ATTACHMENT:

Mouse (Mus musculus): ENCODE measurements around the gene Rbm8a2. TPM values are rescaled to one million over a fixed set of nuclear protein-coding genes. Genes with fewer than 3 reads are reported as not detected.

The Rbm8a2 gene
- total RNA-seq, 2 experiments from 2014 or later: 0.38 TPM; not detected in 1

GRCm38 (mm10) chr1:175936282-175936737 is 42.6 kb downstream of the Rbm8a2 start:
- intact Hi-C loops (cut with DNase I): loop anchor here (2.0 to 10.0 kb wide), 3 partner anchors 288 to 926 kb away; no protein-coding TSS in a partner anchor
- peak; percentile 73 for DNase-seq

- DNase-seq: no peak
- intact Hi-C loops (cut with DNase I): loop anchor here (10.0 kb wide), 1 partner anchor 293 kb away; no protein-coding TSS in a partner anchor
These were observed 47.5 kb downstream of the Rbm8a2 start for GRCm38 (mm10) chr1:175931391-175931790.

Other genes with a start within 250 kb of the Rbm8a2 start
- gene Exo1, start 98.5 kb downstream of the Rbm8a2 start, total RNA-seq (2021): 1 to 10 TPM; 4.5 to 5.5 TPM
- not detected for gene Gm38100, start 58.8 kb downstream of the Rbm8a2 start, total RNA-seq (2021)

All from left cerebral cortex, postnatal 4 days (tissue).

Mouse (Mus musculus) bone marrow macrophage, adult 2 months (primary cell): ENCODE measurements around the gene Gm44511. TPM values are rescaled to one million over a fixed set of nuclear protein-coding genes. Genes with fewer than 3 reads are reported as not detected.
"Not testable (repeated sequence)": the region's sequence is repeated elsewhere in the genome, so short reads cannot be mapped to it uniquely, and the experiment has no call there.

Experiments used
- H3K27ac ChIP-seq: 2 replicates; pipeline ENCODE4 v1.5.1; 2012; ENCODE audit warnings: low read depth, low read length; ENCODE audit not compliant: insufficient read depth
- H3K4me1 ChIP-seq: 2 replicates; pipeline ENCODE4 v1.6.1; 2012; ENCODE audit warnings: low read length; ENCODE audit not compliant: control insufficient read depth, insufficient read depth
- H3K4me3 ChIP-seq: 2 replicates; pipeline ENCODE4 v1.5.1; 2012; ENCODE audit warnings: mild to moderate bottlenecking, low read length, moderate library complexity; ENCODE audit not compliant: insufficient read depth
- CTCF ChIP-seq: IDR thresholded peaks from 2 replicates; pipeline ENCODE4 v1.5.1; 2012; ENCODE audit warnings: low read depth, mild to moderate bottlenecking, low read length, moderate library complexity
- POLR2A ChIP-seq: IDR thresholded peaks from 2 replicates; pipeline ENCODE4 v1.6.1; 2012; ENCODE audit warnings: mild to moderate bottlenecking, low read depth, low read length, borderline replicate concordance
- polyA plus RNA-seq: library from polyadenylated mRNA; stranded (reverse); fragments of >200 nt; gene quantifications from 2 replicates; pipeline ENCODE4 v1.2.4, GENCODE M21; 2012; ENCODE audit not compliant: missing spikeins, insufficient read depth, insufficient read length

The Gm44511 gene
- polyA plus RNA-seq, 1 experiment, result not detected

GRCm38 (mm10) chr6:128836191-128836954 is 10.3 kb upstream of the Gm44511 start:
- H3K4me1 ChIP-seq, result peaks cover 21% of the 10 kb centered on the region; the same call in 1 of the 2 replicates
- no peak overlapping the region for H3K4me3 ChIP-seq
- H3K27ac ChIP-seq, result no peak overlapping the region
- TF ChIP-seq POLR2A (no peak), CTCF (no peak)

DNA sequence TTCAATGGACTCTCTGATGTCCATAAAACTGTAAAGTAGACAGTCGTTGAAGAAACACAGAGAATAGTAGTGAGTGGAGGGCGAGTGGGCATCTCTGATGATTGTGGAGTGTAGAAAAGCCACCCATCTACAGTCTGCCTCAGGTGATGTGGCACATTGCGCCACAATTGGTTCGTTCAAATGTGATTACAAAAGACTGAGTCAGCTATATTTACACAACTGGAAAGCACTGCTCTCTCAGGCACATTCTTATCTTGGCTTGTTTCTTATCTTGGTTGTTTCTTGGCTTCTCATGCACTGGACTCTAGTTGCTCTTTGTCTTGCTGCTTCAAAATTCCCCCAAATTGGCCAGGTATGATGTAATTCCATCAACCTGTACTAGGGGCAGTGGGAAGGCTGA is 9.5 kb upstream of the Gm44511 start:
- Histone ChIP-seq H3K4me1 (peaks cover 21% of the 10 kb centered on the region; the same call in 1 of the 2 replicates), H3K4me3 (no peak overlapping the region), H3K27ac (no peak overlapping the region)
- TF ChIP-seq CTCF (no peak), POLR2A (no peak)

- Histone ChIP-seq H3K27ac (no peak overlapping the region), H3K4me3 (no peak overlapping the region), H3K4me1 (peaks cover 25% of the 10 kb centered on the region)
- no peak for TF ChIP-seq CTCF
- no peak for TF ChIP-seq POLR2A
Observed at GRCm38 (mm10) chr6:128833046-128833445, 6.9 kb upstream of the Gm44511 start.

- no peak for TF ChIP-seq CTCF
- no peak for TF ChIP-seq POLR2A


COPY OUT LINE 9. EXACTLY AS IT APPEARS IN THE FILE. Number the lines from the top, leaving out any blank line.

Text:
These were observed 47.5 kb downstream of the Rbm8a2 start for GRCm38 (mm10) chr1:175931391-175931790.